Mortgage Rate Update for March 1, 2016

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Mortgage Rate Update
Zillow

Current mortgage rates for 30-year fixed mortgages rose this week, with the current rate borrowers were quoted on Zillow at 3.46 percent, down 1 basis point from last week.

The 30-year fixed mortgage rate hovered around 3.45 percent throughout the week before rising to the current rate.

“Last week, mortgage rates remained mostly flat in response to a relatively sedate week,” said Erin Lantz, vice president of mortgages at Zillow. “All eyes this week will be on Friday’s monthly jobs report. Forecasters are expecting a moderately strong report and disappointing data could push rates lower.”

Additionally, the 15-year fixed mortgage rate was 2.68 percent, and for 5/1 ARMs, the rate was 2.79 percent.

Check Zillow for mortgage rate trends and up-to-the-minute mortgage rates for your state, or use the mortgage calculator to calculate monthly payments at the current rates.

*The weekly mortgage rate chart illustrates the average 30-year fixed interest rate in six-hour intervals.

 

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Have a Massive Mortgage? Here Are Some Tips for Refinancing

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If you’re looking to refinance your home and pull out funds for home improvement, there’s good news. Lending guidelines were recently loosened on cash-out refinance transactions.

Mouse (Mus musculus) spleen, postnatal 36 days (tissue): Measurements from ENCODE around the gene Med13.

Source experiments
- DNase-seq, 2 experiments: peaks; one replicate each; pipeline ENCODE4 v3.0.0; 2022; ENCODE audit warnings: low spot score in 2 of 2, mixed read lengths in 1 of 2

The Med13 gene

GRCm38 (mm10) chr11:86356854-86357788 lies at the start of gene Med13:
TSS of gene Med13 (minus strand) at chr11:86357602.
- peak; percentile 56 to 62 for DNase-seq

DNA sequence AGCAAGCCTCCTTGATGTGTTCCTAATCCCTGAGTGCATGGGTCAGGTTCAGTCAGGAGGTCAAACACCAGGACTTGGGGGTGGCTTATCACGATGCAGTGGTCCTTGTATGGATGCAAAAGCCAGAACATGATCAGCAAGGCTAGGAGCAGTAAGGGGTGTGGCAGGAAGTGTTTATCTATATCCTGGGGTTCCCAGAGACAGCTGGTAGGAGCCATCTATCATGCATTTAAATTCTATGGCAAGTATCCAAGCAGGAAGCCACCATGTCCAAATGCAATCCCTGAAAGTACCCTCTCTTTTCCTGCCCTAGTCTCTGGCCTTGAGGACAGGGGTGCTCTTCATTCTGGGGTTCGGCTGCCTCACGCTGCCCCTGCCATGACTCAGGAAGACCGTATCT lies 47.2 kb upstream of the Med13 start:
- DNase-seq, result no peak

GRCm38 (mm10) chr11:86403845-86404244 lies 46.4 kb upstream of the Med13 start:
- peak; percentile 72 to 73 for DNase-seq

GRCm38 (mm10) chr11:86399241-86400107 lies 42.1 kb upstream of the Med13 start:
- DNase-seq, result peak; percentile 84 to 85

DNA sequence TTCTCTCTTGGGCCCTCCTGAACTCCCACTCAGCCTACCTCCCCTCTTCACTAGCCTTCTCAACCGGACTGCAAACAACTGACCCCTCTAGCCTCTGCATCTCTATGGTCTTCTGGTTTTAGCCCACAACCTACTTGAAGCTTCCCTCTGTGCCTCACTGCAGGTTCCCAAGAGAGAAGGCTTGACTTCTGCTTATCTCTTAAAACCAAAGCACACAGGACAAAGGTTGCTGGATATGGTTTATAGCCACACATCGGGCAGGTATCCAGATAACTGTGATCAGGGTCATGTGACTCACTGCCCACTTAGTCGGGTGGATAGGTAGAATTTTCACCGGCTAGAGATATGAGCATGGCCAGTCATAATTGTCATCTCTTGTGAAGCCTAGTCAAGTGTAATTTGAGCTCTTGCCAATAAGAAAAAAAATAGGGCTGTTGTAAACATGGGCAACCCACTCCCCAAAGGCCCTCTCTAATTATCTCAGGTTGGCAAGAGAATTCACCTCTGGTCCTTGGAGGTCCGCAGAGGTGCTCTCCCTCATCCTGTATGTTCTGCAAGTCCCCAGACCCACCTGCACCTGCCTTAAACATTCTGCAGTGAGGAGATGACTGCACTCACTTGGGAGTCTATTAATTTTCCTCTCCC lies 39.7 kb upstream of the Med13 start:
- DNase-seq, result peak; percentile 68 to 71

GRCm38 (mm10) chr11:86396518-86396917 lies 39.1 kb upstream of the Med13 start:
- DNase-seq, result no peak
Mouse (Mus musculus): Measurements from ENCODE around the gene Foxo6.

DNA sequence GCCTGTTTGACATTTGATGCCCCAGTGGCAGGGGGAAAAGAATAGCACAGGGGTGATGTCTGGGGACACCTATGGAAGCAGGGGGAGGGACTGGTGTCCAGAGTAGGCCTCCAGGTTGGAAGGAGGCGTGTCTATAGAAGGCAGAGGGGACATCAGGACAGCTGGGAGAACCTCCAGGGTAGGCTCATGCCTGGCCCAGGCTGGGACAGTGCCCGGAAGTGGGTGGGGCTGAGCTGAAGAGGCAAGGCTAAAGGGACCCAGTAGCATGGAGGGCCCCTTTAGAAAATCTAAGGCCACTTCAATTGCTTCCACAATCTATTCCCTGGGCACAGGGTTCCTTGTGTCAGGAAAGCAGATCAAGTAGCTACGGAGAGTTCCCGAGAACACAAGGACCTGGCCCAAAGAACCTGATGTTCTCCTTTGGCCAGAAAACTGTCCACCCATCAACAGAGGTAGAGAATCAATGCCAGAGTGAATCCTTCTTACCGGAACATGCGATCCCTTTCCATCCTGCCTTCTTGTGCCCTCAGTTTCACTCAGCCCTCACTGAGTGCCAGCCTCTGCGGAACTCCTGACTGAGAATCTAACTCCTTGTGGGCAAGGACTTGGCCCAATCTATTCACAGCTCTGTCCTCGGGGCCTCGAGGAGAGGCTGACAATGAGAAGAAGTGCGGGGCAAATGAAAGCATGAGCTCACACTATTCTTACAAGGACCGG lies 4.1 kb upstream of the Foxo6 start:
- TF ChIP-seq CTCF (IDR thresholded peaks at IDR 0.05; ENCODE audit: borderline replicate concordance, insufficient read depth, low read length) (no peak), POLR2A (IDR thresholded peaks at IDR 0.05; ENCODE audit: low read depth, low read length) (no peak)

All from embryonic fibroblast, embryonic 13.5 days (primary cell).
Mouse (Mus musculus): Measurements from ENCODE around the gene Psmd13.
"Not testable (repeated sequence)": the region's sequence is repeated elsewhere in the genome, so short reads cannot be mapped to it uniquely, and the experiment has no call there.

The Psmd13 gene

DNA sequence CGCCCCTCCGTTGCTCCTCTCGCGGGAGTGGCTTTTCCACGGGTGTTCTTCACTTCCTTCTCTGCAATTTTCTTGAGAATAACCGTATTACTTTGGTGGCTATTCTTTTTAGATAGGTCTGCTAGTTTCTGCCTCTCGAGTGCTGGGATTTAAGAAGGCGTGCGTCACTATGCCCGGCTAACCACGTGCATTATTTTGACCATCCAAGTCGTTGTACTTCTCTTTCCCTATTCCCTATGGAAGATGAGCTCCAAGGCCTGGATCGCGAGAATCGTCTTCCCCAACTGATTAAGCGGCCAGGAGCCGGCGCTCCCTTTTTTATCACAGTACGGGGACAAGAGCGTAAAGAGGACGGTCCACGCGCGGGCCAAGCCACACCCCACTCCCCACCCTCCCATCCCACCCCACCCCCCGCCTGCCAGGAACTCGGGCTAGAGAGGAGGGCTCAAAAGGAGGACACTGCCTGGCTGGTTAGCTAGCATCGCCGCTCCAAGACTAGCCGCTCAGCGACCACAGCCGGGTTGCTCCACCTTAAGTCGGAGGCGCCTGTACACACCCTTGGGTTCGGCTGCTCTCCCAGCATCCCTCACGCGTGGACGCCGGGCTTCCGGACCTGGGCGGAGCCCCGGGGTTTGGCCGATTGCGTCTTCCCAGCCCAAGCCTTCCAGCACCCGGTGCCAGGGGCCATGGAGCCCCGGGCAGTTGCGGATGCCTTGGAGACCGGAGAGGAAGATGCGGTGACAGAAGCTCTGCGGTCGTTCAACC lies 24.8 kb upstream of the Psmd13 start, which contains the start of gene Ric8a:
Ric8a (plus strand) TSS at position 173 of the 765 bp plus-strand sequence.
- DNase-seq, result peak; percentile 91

Here’s what you should know if your loan size exceeds $417,000.

First off, it’s going to cost more. Here’s why: When a mortgage loan exceeds this threshold, it moves from “conforming” to “conforming high balance” which contains a pricing adjustment for delivery to Fannie Mae or Freddie Mac. Additionally, when you elect to cash-out refinance, another pricing comes into the equation driving the terms higher than if your loan was lower and you weren’t looking to cash out your equity.

How the New Refinancing Guidelines Are Changing Costs

If you attempted a cash-out refinance on your home for a high-balance mortgage in 2015, you would have been limited to a 70% loan-to-value ratio (i.e. how much you want to refinance compared to the value of the property) with higher rates. To put this in perspective, the interest rate on a 30-year fixed-rate mortgage at the end of 2015 was 4%, assuming a loan done as “rate and term” (i.e. not pulling any money out). That same loan would cost a whopping 4.625% with a cash-out refinance, all other factors being equal. You heard that right. You’d pay 0.625% more in rate just for pulling cash out versus doing a rate-and-term refinance under the same 70% loan-to-value scenario. Freddie Mac offered the option of going as high as 80% loan-to-value with even heavier fees on loans in excess of $417,000.